Directly below this on the left side is another swirl of black and green, spinning away in three parts like a miniature waterspout, coming straight from the doorway’s center and leading off to the left. Swirls of amethyst touched with dark blue sweep behind the waterspout, crossing over the top of the purple-dotted petal at the robot’s shoulder and then continuing on towards the beaked helmet. Tiny specks of green change to cyan and then to blue, following the sweep of the amethyst swirl to the right and covering the thin streaks of magenta that line the swirls, before all colors, except for a single purple stripe, disappear into black. That stripe stretches straight back to the front of the beak-like diamond, however, connecting the two strange images like a straw between a robot and a waterspout.
Another purple swirl falls below the green waterspout, this one made up of three strips turning slowly to blue. Together they form the three-pointed star of a Mercedes Benz. Tiny flecks of purple near the left side of the star lead the eye off to the edge of the doorway, only to come sweeping back up from the bottom where the flower-petal fireworks again appear, the muted purple-blue circles that create them dotting their way back to the Mercedes Benz star. Larger ovals of green find their way from the upper right point of that star – near the center of the doorway – all the way down to the very bottom, forming a J-shaped flower petal of dots with a lower edge of light green that moves to a shade of light blue.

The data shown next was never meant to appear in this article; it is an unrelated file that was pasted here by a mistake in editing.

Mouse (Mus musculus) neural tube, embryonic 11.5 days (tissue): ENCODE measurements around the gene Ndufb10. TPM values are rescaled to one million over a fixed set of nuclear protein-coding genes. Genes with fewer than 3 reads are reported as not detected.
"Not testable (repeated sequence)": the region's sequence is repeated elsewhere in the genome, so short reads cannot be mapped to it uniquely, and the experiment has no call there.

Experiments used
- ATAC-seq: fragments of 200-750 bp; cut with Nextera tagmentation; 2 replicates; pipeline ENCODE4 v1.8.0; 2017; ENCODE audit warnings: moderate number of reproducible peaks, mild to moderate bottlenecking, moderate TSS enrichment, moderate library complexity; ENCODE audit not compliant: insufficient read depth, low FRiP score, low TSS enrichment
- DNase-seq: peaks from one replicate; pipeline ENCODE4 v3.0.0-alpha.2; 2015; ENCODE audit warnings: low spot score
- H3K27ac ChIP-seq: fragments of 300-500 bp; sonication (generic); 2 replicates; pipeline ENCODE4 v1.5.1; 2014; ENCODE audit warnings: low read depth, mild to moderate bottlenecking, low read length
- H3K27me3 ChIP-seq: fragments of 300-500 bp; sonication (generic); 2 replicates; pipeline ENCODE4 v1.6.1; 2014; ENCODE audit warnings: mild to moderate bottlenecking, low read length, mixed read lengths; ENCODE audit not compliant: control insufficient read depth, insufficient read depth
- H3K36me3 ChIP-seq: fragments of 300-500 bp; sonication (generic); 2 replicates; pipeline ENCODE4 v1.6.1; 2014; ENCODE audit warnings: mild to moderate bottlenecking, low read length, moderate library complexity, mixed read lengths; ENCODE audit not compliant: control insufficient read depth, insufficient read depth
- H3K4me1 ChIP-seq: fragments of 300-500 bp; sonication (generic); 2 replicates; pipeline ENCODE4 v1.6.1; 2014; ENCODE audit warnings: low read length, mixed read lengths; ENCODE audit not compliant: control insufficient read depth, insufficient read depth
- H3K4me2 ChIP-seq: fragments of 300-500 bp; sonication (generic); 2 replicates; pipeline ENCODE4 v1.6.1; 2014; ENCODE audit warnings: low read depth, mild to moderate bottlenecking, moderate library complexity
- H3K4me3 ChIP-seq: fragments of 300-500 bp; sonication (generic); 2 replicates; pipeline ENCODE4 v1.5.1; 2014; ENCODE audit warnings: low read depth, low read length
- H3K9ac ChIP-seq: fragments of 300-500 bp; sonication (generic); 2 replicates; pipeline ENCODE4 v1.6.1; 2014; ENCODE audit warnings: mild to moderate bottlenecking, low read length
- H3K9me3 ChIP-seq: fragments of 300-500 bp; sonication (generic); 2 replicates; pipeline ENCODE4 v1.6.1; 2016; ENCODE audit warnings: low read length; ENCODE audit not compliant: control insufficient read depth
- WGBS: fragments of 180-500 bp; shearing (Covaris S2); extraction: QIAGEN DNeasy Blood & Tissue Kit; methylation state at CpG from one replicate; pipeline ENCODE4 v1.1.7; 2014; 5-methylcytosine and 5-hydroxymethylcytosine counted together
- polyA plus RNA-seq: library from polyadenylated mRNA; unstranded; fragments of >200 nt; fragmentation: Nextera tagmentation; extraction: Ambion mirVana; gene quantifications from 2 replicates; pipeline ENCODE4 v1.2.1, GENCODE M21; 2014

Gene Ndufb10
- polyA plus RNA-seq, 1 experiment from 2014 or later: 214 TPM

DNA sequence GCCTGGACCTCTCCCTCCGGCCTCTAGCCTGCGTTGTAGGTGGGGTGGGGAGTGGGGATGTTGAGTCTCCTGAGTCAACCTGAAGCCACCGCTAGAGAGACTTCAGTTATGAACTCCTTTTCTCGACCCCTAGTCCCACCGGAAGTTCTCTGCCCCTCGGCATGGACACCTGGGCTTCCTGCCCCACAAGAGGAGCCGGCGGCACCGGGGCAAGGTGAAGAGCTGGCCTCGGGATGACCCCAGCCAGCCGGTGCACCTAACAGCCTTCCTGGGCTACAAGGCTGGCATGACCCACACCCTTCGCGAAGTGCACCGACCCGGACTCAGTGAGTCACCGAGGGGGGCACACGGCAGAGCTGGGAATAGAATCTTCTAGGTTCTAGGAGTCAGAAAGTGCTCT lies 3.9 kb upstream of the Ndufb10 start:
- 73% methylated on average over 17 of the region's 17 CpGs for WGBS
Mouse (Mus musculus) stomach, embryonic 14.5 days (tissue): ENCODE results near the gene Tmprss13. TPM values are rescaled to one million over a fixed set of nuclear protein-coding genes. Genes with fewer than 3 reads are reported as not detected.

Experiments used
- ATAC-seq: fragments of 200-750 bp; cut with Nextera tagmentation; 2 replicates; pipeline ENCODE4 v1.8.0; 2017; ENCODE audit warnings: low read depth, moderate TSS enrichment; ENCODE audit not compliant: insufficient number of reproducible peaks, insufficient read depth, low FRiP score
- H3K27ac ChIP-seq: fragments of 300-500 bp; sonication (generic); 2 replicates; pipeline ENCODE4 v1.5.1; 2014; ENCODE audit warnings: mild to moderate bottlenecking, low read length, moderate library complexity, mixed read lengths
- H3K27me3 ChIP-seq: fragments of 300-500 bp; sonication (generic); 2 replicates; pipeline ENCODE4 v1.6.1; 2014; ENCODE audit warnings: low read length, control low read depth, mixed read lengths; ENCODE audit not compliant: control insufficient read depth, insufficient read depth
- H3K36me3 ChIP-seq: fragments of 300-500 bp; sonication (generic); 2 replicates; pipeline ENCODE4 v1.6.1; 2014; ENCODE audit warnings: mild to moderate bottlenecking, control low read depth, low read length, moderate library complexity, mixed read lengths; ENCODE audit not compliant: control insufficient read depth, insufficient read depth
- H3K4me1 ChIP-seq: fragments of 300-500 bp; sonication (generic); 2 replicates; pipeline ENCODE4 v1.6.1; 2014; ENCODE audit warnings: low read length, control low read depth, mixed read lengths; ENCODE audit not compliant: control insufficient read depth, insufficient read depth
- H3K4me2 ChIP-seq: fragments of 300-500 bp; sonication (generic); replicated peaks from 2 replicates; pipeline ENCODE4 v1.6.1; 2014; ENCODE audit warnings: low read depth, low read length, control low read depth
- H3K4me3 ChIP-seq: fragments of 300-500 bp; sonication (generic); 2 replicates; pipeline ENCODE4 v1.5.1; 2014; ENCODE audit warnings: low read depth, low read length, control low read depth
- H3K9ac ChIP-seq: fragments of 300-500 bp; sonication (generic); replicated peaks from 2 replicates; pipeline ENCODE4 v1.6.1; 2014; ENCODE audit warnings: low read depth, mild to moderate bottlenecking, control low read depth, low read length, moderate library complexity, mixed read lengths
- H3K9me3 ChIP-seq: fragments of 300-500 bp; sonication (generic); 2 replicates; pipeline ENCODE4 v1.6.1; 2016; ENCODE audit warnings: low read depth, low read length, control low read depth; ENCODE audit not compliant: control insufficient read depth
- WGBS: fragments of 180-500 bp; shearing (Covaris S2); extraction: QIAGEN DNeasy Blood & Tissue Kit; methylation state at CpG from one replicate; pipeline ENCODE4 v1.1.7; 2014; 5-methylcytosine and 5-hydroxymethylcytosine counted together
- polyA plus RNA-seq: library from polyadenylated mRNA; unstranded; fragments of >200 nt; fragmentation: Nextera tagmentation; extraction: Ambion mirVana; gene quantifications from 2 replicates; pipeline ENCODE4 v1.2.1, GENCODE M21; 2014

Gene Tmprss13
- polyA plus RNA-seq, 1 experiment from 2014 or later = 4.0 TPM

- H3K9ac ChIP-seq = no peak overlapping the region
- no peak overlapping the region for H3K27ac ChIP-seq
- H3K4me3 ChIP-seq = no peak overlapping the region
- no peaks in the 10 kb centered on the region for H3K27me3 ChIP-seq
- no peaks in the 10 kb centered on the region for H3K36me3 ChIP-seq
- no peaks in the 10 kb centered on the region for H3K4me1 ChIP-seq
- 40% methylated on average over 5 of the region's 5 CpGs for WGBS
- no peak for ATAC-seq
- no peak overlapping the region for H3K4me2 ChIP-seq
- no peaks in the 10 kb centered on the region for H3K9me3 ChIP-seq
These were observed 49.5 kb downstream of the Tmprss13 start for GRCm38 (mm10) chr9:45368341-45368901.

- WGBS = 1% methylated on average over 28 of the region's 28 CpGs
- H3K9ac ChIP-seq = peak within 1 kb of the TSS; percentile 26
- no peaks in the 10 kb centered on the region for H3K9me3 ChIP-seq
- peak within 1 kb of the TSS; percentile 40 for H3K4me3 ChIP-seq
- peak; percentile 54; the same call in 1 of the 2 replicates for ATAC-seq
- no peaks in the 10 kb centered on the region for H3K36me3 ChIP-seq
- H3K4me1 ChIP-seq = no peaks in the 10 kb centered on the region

The bottom right corner is filled with the purple-flecked outline of the largest petal-shape of all, one that makes its way directly back to the left shoulder of the robot. The middle of the petal fades away to black as the specks of color grow smaller and smaller, but right from the disappearing center of that petal comes a thin stripe of magenta-touched purple. Following a faint S-shape, the band of color creeps up the right side of the doorway, until at last it runs directly into the back of the robot like a line of communication or control from some unknown commander.
It is a strange-looking figure. Yet, despite the otherworldliness of the image, it is merely a picture, a haunting combination of blues and greens and purples set against a black background. Firework or flower, manatee or robot, open door or just an upright rectangle – each idea gives simply another perspective, another piece of description, to this intriguing picture.

from ann arbor, mi - it's actually a fly larva. ha. 

4 thoughts shared:

Emily Shae said...

Awesome story, Katherine! I loved reading it. :D

Katherine Sophia said...

:D Thanks, Emily! It was fun to write, once I figured out how I was going to go about it. :)

Jessica said...

Super coolness itself! I loved it!!!! :D AND YOU TOOK THAT PICTURE!!!! COOL!!!!!!!!!!

Katherine Sophia said...

My teacher didn't particularly. :P LOL But I definitely learned a lot about description... :) Ack, that one I didn't take... I wish. I better make sure it's credited... :)